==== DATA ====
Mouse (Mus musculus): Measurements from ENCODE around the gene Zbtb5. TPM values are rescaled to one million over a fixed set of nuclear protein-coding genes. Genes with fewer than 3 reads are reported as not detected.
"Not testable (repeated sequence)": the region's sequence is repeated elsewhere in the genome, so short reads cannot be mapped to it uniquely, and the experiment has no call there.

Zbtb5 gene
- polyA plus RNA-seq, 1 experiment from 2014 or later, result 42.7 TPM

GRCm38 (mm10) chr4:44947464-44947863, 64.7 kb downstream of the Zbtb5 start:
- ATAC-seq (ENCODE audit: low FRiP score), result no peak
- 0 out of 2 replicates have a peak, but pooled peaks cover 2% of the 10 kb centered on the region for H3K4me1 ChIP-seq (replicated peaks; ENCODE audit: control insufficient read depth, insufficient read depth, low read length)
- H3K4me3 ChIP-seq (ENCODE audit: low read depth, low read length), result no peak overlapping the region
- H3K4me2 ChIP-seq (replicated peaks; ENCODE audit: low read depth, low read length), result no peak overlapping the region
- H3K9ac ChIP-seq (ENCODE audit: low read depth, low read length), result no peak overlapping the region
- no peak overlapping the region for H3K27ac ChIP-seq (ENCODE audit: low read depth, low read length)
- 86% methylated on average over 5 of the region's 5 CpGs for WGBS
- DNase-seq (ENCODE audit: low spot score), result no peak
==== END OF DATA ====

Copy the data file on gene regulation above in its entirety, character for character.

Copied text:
Mouse (Mus musculus): Measurements from ENCODE around the gene Zbtb5. TPM values are rescaled to one million over a fixed set of nuclear protein-coding genes. Genes with fewer than 3 reads are reported as not detected.
"Not testable (repeated sequence)": the region's sequence is repeated elsewhere in the genome, so short reads cannot be mapped to it uniquely, and the experiment has no call there.

Zbtb5 gene
- polyA plus RNA-seq, 1 experiment from 2014 or later, result 42.7 TPM

GRCm38 (mm10) chr4:44947464-44947863, 64.7 kb downstream of the Zbtb5 start:
- ATAC-seq (ENCODE audit: low FRiP score), result no peak
- 0 out of 2 replicates have a peak, but pooled peaks cover 2% of the 10 kb centered on the region for H3K4me1 ChIP-seq (replicated peaks; ENCODE audit: control insufficient read depth, insufficient read depth, low read length)
- H3K4me3 ChIP-seq (ENCODE audit: low read depth, low read length), result no peak overlapping the region
- H3K4me2 ChIP-seq (replicated peaks; ENCODE audit: low read depth, low read length), result no peak overlapping the region
- H3K9ac ChIP-seq (ENCODE audit: low read depth, low read length), result no peak overlapping the region
- no peak overlapping the region for H3K27ac ChIP-seq (ENCODE audit: low read depth, low read length)
- 86% methylated on average over 5 of the region's 5 CpGs for WGBS
- DNase-seq (ENCODE audit: low spot score), result no peak